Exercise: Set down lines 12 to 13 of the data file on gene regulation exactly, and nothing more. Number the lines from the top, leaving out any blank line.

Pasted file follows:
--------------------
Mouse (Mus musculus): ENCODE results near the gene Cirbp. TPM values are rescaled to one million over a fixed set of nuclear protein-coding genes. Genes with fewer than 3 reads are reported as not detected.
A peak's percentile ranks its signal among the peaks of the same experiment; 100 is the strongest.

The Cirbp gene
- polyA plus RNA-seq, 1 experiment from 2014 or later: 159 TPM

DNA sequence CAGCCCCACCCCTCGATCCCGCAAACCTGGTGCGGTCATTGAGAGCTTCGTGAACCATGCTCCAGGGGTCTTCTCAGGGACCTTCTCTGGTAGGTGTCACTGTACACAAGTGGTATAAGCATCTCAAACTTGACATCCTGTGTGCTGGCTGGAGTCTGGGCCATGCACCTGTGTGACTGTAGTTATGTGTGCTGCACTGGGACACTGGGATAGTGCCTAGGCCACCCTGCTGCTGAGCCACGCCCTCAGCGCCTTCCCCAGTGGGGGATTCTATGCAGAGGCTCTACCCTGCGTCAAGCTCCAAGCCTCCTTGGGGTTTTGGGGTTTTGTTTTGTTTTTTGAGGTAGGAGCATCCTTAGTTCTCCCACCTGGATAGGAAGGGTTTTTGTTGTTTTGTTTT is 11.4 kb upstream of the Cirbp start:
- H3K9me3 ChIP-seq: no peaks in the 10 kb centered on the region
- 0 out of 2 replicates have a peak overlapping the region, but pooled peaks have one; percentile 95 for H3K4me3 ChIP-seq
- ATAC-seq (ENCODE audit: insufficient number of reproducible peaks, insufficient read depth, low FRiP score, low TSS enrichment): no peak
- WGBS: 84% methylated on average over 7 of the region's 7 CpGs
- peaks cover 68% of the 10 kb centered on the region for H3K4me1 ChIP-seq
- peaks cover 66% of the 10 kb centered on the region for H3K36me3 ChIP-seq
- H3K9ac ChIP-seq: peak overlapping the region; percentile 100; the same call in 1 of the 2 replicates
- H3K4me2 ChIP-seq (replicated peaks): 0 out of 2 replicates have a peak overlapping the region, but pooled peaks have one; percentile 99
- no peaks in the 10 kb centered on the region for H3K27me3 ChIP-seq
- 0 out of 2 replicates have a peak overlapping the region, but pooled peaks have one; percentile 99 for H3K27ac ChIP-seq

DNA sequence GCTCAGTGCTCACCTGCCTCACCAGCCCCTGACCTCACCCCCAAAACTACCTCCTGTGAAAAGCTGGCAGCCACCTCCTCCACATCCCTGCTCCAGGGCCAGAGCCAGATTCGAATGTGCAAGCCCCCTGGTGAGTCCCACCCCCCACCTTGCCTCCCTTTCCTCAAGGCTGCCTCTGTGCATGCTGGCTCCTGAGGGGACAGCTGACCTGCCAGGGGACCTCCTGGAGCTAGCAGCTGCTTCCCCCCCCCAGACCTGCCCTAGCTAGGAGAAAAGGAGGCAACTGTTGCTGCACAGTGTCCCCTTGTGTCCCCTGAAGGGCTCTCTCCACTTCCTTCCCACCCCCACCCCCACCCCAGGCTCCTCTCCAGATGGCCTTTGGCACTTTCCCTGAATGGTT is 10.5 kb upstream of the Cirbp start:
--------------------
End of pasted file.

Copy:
- H3K9ac ChIP-seq: peak overlapping the region; percentile 100; the same call in 1 of the 2 replicates
- H3K4me2 ChIP-seq (replicated peaks): 0 out of 2 replicates have a peak overlapping the region, but pooled peaks have one; percentile 99